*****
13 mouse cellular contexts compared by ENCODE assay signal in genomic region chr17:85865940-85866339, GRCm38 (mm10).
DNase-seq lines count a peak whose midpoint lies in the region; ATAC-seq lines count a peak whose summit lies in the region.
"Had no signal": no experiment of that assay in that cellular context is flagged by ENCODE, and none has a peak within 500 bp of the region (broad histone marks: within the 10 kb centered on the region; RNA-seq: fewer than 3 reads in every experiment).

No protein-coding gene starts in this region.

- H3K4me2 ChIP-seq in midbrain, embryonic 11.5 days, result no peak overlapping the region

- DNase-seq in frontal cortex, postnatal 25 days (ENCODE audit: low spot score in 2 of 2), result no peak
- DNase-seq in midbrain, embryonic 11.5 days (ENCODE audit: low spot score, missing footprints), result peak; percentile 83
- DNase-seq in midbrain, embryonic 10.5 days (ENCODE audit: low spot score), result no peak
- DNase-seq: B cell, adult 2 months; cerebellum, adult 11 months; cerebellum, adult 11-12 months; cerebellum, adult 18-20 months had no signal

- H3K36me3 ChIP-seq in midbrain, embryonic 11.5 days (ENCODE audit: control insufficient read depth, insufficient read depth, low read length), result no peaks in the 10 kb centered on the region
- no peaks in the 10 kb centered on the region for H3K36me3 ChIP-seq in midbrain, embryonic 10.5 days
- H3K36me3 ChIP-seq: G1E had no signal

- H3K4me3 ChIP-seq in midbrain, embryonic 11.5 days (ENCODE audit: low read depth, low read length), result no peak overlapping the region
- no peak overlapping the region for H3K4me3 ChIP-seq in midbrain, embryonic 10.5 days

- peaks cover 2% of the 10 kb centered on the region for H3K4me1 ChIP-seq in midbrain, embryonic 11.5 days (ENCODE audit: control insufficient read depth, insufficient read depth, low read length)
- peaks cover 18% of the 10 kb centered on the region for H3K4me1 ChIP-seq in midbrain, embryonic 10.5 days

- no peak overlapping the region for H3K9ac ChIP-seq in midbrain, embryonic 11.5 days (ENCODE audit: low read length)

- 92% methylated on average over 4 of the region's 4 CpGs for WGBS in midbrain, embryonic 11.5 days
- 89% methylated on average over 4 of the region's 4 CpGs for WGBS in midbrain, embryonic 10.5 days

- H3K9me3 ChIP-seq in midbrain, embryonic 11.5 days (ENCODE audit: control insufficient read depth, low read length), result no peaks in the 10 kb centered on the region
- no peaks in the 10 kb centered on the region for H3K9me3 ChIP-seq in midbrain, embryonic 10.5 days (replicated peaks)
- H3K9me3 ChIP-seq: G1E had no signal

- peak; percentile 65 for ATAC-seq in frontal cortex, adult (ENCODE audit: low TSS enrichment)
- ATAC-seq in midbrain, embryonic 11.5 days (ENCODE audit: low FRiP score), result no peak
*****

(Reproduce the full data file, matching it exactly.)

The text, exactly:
13 mouse cellular contexts compared by ENCODE assay signal in genomic region chr17:85865940-85866339, GRCm38 (mm10).
DNase-seq lines count a peak whose midpoint lies in the region; ATAC-seq lines count a peak whose summit lies in the region.
"Had no signal": no experiment of that assay in that cellular context is flagged by ENCODE, and none has a peak within 500 bp of the region (broad histone marks: within the 10 kb centered on the region; RNA-seq: fewer than 3 reads in every experiment).

No protein-coding gene starts in this region.

- H3K4me2 ChIP-seq in midbrain, embryonic 11.5 days, result no peak overlapping the region

- DNase-seq in frontal cortex, postnatal 25 days (ENCODE audit: low spot score in 2 of 2), result no peak
- DNase-seq in midbrain, embryonic 11.5 days (ENCODE audit: low spot score, missing footprints), result peak; percentile 83
- DNase-seq in midbrain, embryonic 10.5 days (ENCODE audit: low spot score), result no peak
- DNase-seq: B cell, adult 2 months; cerebellum, adult 11 months; cerebellum, adult 11-12 months; cerebellum, adult 18-20 months had no signal

- H3K36me3 ChIP-seq in midbrain, embryonic 11.5 days (ENCODE audit: control insufficient read depth, insufficient read depth, low read length), result no peaks in the 10 kb centered on the region
- no peaks in the 10 kb centered on the region for H3K36me3 ChIP-seq in midbrain, embryonic 10.5 days
- H3K36me3 ChIP-seq: G1E had no signal

- H3K4me3 ChIP-seq in midbrain, embryonic 11.5 days (ENCODE audit: low read depth, low read length), result no peak overlapping the region
- no peak overlapping the region for H3K4me3 ChIP-seq in midbrain, embryonic 10.5 days

- peaks cover 2% of the 10 kb centered on the region for H3K4me1 ChIP-seq in midbrain, embryonic 11.5 days (ENCODE audit: control insufficient read depth, insufficient read depth, low read length)
- peaks cover 18% of the 10 kb centered on the region for H3K4me1 ChIP-seq in midbrain, embryonic 10.5 days

- no peak overlapping the region for H3K9ac ChIP-seq in midbrain, embryonic 11.5 days (ENCODE audit: low read length)

- 92% methylated on average over 4 of the region's 4 CpGs for WGBS in midbrain, embryonic 11.5 days
- 89% methylated on average over 4 of the region's 4 CpGs for WGBS in midbrain, embryonic 10.5 days

- H3K9me3 ChIP-seq in midbrain, embryonic 11.5 days (ENCODE audit: control insufficient read depth, low read length), result no peaks in the 10 kb centered on the region
- no peaks in the 10 kb centered on the region for H3K9me3 ChIP-seq in midbrain, embryonic 10.5 days (replicated peaks)
- H3K9me3 ChIP-seq: G1E had no signal

- peak; percentile 65 for ATAC-seq in frontal cortex, adult (ENCODE audit: low TSS enrichment)
- ATAC-seq in midbrain, embryonic 11.5 days (ENCODE audit: low FRiP score), result no peak